Between all the dieting and exercise, people who are trying to get healthy may be overlooking one crucial lifestyle element: sleep. Most people know that sleep is essential for concentration, memory, productivity and overall brain function. However, some might not know that insufficient sleep can raise the risk of serious conditions such as diabetes, obesity, depression, hypertension and even cancer. And it’s not just health-conscious people who should be concerned. According to the Centers for Disease Control and Prevention, a full 30 percent of civilian employed adults in the U.S. get less than six hours of sleep each night. This means that almost one-third of Americans are getting less than the recommended amount of sleep. Typical sleep recommendations state that eight hours a night is best, but new research from the National Sleep Foundation has changed the guidelines a bit.
Recommended Hours Have Changed Slightly
The new sleep recommendations are a slight departure from older sleep guidelines. According to the official press release, the National Sleep Foundation worked with experts in the field of sleep, pediatrics, neurology, anatomy and physiology, gynecology and gerontology to come to a consensus about each age group’s sleep recommendations. According to one researcher from Brigham and Women’s Hospital, this is the first time that a professional organization has conducted a rigorous, systematic review of the available sleep literature to form healthy guidelines based on age. The new sleep recommendations are as follows:
- Newborns (0-3 months): 14-17 hours (previous guideline: 12-18 hours)
- Infants (4-11 months): 12-15 hours (previous guideline: 14-15 hours)
- Toddlers (1-2 years): 11-14 hours (previous guideline: 12-14 hours)
- Preschoolers (3-5 years): 10-13 hours (previous guideline: 11-13 hours)
- School-age children (6-13 years): 9-11 hours (previous guideline: 10-11 hours)
- Teens (14-17 years): 8-10 hours (previous guideline: 8.5-9.5 hours)
- Young adults (18-25 years): 7-9 hours (new age category)
- Adults (26-64 years): 7-9 hours (no change from previous guideline)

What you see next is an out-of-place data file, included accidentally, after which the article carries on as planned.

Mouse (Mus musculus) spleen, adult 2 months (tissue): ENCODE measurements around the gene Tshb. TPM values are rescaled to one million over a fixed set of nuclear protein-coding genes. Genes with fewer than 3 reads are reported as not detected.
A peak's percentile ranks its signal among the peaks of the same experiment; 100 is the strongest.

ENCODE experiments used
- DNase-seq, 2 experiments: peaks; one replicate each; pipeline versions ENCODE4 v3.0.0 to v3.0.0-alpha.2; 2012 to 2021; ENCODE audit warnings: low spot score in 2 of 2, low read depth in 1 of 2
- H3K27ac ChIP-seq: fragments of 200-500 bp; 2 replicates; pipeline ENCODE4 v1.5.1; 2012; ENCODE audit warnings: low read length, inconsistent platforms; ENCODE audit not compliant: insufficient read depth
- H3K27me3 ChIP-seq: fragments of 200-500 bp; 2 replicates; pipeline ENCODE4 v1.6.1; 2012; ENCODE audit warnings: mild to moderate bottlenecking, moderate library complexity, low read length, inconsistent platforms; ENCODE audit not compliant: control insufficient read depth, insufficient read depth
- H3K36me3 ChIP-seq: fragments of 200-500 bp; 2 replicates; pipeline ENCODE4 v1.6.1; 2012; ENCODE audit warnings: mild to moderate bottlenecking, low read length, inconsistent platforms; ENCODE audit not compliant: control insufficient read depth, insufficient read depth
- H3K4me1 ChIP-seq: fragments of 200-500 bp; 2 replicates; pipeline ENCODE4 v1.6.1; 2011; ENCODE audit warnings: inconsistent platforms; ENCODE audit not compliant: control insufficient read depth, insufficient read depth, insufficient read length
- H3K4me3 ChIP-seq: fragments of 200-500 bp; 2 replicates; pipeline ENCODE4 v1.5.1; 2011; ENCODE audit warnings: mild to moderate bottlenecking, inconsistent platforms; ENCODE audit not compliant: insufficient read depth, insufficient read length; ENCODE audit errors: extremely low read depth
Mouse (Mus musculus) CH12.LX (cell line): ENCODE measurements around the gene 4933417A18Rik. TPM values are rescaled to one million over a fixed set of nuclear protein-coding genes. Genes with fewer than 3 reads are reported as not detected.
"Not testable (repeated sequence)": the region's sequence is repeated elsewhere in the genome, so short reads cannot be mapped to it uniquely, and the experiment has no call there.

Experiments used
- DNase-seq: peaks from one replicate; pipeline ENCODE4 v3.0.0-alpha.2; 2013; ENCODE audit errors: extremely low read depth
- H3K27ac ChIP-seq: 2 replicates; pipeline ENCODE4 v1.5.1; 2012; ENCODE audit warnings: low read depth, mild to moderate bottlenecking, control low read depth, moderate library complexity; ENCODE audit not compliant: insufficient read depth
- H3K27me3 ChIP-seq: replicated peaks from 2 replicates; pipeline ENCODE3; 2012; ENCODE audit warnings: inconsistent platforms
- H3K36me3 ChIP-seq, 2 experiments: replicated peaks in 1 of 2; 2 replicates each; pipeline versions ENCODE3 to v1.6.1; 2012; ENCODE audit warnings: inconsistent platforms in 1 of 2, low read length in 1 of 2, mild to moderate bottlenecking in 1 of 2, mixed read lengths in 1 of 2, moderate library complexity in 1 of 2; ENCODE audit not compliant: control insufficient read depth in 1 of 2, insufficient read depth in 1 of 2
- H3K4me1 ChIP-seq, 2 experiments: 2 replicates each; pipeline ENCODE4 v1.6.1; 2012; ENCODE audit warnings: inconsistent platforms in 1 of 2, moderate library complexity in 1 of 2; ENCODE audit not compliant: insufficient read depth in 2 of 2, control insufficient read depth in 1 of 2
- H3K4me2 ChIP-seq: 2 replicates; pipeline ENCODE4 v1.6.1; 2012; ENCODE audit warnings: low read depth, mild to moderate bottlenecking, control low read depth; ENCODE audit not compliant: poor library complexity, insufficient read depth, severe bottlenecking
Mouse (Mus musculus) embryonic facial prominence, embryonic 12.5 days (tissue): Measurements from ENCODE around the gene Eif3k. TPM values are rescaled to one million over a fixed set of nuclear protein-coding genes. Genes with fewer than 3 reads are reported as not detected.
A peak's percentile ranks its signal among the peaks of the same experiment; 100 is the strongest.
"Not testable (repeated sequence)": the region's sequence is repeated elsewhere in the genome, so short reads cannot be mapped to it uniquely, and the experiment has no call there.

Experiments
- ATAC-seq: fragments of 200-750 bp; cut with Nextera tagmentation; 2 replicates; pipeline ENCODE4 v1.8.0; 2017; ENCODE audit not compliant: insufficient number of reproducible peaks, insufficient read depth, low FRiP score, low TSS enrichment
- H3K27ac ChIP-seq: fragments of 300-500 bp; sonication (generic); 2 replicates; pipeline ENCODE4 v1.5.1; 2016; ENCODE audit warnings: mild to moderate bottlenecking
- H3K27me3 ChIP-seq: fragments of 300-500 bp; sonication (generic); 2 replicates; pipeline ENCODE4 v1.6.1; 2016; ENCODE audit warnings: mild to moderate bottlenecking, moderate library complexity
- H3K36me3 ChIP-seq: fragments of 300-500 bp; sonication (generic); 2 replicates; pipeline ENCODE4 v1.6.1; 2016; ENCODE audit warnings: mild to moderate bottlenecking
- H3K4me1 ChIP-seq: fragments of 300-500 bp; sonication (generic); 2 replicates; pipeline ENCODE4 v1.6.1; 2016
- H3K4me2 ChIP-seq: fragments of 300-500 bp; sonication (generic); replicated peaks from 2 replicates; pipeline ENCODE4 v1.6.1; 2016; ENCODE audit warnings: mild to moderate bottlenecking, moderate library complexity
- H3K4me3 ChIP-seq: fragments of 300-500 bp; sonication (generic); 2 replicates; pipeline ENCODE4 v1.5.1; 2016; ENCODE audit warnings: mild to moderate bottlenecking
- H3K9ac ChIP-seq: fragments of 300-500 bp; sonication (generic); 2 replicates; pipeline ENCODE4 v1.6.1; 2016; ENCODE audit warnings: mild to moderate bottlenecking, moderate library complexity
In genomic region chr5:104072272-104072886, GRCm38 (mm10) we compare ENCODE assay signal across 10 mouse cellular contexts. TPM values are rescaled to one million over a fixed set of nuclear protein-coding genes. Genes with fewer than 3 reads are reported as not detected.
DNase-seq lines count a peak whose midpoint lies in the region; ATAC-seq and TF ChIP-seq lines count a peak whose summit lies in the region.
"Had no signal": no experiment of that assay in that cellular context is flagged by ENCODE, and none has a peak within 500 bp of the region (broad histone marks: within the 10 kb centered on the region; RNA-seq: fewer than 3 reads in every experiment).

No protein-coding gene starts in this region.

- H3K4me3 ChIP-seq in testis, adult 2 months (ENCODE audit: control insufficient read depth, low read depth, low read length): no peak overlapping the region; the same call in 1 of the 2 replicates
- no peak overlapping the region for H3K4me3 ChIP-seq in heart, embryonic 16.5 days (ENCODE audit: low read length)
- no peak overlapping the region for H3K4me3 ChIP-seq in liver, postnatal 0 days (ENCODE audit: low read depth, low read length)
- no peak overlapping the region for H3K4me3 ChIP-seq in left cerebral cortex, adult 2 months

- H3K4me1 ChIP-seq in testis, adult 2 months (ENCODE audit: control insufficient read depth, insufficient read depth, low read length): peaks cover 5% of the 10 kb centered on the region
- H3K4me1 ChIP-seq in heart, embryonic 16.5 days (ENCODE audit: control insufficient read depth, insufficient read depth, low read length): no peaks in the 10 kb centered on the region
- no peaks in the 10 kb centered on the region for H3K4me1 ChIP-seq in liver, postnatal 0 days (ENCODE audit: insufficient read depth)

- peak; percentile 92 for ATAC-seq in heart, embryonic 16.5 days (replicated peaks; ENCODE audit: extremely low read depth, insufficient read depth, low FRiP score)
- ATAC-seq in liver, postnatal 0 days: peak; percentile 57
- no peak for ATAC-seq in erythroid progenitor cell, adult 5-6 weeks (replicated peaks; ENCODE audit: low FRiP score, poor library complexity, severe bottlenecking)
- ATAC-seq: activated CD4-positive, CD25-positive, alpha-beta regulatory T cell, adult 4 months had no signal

- Older adults (65+ years): 7-8 hours (new age category)
The new sleep recommendations also contain a category labeled “may be appropriate,” which expands the guidelines to include the sleep habits of some healthy individuals who have atypical sleep patterns. For example, the “may be appropriate” category for adults states that 6 hours and 10 hours each night might indeed be healthy for some people. Nevertheless, getting less than six hours is “not recommended” for any adult.
Getting Better Sleep
Again, all your exercise and dieting efforts could be in vain if you’re not getting enough sleep. Try some of these tips to help you get the quality of sleep you need:
- Keep a regular schedule – Set a regular bedtime every night and stick with it. Then, wake up at the same time every day – even on weekends. Setting these times can help put your body into a rhythm that allows you to fall asleep easily and get high-quality rest.
- Be smart about naps – Experts are divided on whether or not napping is good for you. In general, a short nap during the day could be incredibly beneficial for making up some lost sleep and improving cognitive function. However, napping to the point where it’s hard to fall asleep at night is doing you more harm than good.
- Regulate light exposure – If possible, get some sunlight during the day by keeping curtains open and spending some time outside. At night, turn off your TV or computer well before going to bed.
- Watch your diet – It’s common sense to avoid caffeine before bed. However, many people might not know that alcohol and big meals should also be avoided. Alcohol can cause you to fall asleep faster, but it will reduce your quality of sleep throughout the night. Also, big meals and alcohol can necessitate waking up and using the bathroom several times.
- Work on relaxation techniques – Simple techniques like deep breathing, reading a book and meditating can allow you to slip into a restful sleep.
If you simply don’t have time to get more than six hours of sleep, it may come down to time management. Adjusting your schedule to get a couple more hours of sleep each night can make a huge difference in your health and quality of life.
New Sleep Recommendations: The Bottom Line
The new recommendations don’t really present anything too far outside of common sense. If you feel like you aren’t getting enough sleep, you’re probably right. Just don’t allow sleep deprivation to trump all your hard work – get that eight hours if at all possible.